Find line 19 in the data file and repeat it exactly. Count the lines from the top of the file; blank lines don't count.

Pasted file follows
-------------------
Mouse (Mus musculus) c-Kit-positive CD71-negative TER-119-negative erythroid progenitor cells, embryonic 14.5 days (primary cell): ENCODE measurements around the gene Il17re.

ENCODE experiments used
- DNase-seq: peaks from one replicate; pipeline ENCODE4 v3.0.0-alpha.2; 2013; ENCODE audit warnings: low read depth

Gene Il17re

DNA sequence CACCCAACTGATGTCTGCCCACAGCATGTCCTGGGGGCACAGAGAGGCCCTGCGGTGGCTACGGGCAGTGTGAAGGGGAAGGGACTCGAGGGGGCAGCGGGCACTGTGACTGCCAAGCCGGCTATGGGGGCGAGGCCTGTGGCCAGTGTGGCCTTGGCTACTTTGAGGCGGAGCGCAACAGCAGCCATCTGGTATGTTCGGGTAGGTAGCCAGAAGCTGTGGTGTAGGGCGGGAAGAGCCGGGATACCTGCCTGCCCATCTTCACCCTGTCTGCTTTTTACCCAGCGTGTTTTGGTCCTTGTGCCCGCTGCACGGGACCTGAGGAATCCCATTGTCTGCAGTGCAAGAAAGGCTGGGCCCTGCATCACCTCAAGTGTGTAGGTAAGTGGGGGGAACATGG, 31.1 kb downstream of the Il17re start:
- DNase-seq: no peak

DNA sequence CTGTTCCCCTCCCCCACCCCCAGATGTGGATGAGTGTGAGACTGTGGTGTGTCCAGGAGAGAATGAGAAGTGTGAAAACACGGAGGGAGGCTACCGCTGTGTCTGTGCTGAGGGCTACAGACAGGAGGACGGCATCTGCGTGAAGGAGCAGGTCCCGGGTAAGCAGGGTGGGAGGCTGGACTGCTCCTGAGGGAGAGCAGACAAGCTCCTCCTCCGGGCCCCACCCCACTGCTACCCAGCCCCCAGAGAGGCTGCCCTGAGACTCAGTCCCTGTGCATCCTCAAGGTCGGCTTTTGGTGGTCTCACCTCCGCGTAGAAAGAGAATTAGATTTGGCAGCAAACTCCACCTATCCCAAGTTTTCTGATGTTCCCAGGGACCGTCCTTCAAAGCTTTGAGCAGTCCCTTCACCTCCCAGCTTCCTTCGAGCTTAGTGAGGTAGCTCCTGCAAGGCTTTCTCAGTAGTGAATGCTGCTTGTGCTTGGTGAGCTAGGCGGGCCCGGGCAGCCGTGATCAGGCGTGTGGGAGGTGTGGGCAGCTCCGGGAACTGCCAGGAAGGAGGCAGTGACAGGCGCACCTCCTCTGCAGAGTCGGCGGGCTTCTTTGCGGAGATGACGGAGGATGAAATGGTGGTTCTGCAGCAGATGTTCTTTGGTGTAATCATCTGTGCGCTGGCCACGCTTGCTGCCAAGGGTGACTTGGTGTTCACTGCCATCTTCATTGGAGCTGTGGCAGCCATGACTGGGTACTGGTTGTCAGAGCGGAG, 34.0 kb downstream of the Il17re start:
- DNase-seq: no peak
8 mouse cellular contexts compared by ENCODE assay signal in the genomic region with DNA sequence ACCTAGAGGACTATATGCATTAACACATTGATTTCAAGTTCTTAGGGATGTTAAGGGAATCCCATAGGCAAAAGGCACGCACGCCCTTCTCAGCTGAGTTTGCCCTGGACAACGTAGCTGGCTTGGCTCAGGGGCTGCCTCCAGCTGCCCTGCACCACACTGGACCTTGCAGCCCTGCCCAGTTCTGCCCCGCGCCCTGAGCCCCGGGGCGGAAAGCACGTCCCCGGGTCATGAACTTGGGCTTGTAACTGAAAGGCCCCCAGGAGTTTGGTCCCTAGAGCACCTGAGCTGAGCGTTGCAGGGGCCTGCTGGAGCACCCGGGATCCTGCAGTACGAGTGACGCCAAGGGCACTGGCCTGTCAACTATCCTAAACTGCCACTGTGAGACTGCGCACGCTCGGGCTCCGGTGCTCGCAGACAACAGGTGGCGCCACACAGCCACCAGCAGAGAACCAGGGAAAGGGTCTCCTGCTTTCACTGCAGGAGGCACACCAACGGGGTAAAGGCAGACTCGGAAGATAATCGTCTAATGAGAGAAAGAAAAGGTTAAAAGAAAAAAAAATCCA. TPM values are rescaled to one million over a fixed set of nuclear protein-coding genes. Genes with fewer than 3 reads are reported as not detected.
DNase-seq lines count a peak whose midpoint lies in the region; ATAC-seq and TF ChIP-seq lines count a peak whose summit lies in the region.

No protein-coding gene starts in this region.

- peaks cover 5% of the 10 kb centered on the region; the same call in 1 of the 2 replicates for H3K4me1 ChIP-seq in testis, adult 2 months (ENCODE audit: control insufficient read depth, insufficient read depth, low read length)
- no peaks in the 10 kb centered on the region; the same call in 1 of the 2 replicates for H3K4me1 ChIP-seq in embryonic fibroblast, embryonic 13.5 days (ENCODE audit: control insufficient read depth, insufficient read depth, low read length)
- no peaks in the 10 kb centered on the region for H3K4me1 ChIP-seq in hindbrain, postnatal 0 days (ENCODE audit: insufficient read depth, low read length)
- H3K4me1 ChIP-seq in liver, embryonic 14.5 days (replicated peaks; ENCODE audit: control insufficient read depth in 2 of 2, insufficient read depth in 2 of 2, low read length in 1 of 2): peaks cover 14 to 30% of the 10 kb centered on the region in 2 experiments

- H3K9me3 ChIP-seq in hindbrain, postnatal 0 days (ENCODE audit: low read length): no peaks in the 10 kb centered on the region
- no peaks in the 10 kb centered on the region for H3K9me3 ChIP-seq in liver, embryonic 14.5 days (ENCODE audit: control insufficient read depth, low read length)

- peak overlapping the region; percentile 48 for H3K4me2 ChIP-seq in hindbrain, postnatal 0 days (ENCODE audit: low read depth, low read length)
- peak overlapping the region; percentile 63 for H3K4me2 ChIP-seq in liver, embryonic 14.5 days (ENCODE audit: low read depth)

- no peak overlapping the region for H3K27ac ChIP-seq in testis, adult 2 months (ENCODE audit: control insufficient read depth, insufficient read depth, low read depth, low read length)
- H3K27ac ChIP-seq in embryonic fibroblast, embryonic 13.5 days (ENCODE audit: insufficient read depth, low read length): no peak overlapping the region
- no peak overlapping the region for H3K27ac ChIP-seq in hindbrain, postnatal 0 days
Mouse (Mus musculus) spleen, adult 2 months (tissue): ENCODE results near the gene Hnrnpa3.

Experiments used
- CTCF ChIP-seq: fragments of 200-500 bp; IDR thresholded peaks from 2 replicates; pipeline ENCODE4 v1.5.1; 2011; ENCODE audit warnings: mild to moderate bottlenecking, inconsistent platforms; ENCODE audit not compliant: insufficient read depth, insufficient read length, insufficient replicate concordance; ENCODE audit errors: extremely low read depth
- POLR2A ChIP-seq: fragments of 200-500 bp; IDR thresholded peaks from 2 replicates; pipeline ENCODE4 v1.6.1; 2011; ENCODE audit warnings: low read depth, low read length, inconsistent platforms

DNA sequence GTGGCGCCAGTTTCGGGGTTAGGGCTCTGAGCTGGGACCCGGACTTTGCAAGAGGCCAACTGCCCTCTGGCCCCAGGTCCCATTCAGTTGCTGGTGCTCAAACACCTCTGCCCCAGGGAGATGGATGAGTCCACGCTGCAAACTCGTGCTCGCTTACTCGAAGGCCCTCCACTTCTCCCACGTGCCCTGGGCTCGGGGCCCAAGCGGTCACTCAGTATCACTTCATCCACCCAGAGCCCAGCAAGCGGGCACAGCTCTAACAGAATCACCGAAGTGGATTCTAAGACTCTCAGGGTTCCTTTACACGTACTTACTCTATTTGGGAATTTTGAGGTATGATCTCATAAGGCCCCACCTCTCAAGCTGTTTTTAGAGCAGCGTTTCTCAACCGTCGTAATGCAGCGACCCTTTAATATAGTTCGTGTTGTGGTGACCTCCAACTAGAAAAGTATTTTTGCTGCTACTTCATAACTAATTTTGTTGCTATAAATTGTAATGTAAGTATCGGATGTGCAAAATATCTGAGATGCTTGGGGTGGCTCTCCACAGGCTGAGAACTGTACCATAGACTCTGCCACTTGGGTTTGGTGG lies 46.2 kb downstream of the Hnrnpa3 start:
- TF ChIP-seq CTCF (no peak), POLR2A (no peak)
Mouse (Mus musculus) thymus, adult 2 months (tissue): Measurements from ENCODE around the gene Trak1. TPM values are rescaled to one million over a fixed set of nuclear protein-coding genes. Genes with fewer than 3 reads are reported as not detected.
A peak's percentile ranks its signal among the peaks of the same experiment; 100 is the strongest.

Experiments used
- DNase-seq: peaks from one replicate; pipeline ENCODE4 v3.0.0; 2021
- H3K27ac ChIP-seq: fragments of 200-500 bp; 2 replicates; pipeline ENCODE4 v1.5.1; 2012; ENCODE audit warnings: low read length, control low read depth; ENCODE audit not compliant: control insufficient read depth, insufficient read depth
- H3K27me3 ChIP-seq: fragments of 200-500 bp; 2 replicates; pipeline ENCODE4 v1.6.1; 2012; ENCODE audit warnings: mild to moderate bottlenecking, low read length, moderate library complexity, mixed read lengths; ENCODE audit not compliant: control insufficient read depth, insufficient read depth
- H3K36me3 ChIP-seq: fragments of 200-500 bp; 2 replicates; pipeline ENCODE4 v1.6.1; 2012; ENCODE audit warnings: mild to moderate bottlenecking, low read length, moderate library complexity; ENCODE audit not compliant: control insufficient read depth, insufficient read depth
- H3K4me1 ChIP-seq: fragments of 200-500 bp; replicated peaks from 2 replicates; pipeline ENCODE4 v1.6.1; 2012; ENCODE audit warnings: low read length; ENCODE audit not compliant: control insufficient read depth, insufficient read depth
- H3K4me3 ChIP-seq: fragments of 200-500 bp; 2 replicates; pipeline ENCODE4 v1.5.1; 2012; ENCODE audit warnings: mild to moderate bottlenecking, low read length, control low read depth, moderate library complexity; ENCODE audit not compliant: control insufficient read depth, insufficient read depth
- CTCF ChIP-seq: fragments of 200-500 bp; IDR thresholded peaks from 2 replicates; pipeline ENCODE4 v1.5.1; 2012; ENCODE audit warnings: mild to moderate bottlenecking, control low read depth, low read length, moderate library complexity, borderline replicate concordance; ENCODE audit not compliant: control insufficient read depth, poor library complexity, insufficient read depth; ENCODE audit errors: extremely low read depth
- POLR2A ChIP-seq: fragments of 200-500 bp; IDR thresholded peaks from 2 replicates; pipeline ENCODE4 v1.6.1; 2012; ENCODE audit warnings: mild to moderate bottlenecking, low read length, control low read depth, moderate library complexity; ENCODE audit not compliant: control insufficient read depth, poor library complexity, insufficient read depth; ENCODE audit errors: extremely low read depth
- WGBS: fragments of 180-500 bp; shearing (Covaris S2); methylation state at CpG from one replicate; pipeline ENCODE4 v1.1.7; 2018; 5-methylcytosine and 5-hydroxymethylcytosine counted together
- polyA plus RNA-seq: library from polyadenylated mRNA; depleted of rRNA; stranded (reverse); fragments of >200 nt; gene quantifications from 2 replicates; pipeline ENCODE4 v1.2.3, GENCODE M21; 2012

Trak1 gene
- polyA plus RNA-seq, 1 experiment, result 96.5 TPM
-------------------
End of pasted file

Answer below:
- peak overlapping the region; percentile 63 for H3K4me2 ChIP-seq in liver, embryonic 14.5 days (ENCODE audit: low read depth)